Apiary Fund Blog

Currency Pair Nicknames

[fa icon="calendar"] Nov 9, 2019 6:00:00 AM / by Brigette Dumas

Among your fellow trading community, you might come across some nicknames or slang for trading. You need to prepare yourself so you know what your peers are talking about, and for your own personal trading education, too. You might hear something such as, “I’m going short 5 lots in cable, what are you thinking?” Would you rather have no idea what that means, or would you want to know what your peer is talking about?

In the sentence above, “cable” is referring to the currency pair GBP/USD. And let’s face it, with this knowledge, you might not only impress others but also encourage them to deepen their own education. The two currency pair nicknames that get used the most, is cable and fibre. We’ve already identified cable as being a code word for GBP/USD, so let’s start with that first. GBP/USD Cable: Way back in the mid 19th century, the exchange rate between the British pound sterling (GBP) and the U.S. dollar (USD) was actually transmitted across the Atlantic Ocean via submarine cable. The first cable between the London and New York exchanges was set in 1858 and the rest is history!!

EUR/USD Fiber: In 1999, the Euro was introduced to the Forex industry. Although it doesn’t have quite the same chain of history GBP holds, it’s why it was named fibre to go alongside cable because it was upgraded with fibre optic lines.

Some other nicknames to go along with currency pairs are:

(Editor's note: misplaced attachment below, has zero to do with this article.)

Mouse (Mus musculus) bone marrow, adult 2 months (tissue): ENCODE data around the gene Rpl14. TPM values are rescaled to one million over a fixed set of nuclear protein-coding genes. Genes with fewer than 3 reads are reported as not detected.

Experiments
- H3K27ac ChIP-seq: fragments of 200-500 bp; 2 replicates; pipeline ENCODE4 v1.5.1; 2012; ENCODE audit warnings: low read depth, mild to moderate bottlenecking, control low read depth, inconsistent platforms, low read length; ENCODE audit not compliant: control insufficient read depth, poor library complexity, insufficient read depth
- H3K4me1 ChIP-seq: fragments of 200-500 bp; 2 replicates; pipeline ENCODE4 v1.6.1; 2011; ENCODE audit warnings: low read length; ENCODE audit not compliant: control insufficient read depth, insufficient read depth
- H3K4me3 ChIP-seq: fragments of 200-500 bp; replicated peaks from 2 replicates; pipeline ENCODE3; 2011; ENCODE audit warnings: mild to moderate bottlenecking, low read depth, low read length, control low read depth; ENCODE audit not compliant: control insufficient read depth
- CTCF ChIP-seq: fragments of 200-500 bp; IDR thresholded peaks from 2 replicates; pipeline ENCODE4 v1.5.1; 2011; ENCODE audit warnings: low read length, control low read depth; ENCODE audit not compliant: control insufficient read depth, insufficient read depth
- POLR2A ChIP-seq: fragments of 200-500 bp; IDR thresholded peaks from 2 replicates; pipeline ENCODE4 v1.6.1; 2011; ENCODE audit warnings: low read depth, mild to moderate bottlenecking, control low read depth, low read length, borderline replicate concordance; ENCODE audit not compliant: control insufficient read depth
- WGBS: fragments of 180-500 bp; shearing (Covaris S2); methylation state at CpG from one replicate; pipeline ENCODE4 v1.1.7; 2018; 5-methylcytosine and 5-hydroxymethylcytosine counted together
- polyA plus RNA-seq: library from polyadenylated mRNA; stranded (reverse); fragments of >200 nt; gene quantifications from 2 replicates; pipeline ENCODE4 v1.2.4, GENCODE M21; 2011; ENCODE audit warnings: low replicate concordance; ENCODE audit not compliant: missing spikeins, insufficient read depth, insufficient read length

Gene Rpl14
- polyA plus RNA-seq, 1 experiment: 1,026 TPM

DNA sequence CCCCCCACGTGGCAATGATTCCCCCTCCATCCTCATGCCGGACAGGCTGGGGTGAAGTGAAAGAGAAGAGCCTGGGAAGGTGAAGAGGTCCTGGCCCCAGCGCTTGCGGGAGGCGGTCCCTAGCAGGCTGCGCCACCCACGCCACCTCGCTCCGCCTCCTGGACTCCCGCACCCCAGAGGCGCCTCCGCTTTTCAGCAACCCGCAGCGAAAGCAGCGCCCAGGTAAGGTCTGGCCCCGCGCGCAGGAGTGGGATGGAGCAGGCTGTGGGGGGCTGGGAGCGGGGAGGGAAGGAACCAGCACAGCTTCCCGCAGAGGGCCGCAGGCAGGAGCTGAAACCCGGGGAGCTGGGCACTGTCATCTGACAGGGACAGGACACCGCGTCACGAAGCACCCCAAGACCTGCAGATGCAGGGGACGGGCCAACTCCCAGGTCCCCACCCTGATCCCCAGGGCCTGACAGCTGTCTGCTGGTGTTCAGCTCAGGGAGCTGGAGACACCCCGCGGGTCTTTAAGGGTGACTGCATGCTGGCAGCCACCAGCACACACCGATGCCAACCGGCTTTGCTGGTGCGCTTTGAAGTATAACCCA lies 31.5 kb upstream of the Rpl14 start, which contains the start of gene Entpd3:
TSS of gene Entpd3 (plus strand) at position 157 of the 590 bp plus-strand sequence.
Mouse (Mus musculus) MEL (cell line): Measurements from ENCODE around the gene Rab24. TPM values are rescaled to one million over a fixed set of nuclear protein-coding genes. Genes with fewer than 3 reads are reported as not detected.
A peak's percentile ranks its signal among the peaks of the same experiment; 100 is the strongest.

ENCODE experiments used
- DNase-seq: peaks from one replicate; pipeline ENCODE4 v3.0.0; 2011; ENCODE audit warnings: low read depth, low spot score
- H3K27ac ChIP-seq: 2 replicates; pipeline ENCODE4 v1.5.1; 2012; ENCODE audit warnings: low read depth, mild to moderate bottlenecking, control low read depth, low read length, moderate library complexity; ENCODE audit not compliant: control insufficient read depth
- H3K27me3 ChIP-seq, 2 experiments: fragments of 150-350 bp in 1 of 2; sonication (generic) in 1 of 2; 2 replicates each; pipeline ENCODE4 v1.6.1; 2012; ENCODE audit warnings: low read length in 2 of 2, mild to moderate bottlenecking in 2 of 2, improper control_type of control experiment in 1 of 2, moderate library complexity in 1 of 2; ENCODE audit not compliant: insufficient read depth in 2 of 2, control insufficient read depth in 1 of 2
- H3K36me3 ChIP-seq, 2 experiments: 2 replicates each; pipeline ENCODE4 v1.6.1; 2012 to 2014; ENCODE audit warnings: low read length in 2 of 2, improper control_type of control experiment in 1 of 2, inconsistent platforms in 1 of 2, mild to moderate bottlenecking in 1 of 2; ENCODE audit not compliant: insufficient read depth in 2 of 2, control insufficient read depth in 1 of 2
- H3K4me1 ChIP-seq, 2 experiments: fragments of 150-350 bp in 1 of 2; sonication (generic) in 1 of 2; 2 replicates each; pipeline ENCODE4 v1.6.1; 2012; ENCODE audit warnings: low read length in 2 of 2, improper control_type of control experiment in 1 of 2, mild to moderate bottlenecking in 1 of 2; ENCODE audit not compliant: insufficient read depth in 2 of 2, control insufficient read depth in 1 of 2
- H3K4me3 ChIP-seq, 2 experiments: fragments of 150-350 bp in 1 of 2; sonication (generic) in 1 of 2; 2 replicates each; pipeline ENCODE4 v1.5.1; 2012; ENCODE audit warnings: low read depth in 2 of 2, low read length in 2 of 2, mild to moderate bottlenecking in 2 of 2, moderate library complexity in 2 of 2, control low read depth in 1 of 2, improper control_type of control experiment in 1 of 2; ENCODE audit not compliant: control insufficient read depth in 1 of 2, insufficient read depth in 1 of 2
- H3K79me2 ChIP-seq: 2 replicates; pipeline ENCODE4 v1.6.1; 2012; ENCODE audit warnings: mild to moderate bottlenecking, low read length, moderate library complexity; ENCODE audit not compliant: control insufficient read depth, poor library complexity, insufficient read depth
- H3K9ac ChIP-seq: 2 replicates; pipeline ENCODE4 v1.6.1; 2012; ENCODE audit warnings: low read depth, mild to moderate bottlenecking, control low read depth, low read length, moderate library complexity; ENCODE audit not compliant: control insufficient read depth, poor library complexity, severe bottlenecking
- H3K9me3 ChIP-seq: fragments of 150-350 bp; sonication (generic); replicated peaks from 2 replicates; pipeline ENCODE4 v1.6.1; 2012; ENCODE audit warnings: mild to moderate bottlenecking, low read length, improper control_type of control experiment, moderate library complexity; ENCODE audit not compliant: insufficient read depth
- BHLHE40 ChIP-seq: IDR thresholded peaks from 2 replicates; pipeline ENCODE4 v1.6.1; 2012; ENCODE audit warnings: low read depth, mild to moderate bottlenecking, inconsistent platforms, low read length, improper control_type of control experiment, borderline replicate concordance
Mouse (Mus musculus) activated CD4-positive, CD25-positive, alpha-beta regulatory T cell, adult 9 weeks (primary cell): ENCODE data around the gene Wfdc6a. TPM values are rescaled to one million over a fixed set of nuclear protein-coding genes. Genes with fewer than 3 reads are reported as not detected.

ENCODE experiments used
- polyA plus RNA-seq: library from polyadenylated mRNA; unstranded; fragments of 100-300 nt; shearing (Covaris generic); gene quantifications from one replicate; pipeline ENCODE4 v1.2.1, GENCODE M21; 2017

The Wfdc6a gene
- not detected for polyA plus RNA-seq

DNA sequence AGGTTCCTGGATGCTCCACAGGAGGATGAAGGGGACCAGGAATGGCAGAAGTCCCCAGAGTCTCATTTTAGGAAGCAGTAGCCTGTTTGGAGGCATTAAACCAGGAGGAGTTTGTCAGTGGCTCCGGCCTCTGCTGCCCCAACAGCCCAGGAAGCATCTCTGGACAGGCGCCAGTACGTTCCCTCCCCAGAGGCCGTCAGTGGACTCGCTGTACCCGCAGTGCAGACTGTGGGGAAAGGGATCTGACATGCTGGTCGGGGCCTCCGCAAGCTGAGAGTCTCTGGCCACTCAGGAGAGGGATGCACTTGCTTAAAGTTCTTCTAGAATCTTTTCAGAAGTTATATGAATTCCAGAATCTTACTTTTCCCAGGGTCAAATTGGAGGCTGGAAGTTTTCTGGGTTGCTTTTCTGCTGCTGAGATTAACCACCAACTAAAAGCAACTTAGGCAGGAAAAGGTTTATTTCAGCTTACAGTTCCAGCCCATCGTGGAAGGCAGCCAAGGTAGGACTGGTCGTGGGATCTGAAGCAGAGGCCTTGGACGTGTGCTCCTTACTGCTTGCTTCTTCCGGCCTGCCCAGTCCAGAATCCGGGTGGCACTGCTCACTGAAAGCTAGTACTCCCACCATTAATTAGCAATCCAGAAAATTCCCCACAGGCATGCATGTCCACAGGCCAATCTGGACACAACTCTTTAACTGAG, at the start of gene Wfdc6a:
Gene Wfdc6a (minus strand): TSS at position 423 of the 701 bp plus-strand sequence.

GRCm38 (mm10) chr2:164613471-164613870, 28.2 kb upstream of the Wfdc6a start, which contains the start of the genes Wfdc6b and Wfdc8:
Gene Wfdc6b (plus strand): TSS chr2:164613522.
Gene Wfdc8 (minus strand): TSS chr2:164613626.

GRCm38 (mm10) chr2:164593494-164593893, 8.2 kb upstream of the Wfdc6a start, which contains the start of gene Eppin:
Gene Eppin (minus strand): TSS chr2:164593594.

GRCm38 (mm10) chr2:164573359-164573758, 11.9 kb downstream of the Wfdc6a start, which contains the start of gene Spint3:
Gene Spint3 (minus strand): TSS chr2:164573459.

AUD/USD Aussie: Otherwise known as the “Aussie Dollar.”

NZD/USD Kiwi: They call this currency pair “kiwi” because the New Zealand national symbol is the Kiwi Bird.

USD/CHF Swissy: “Euro-Swissy”

USD/CAD Loonie: They call this currency pair “loonie” because the Canadian dollar has a picture of a loon on it.

GBP/JPY Guppy: this currency pair is called guppy because it is simply the combination of the first letters of GBP and the last letters of JPY. It can also be less commonly known as a gopher.

EUR/JPY Yuppie: They call this currency pair “yuppie” because if you take the first two words of EUR and the last two of JPY and you get EUPY and a P in between.

EUR/GBP Chunnel: They call this currency pair “chunnel” because of the abbreviation of the Chunnel Tunnel connecting Britain to France.

USD/JPY Ninja: They call this currency pair “ninja” for obvious reasons!

The Apiary Fund is where I first started to explore what some of the currency pair nicknames meant. I was in a community forum along with other Apiary Fund traders and I ran across the nickname Fiber, and I was immediately confused. I hope this cheat sheet helps you guide your way through trading terminology!


Topics: pairs, currency pairs, currencies

Brigette Dumas

Written by Brigette Dumas

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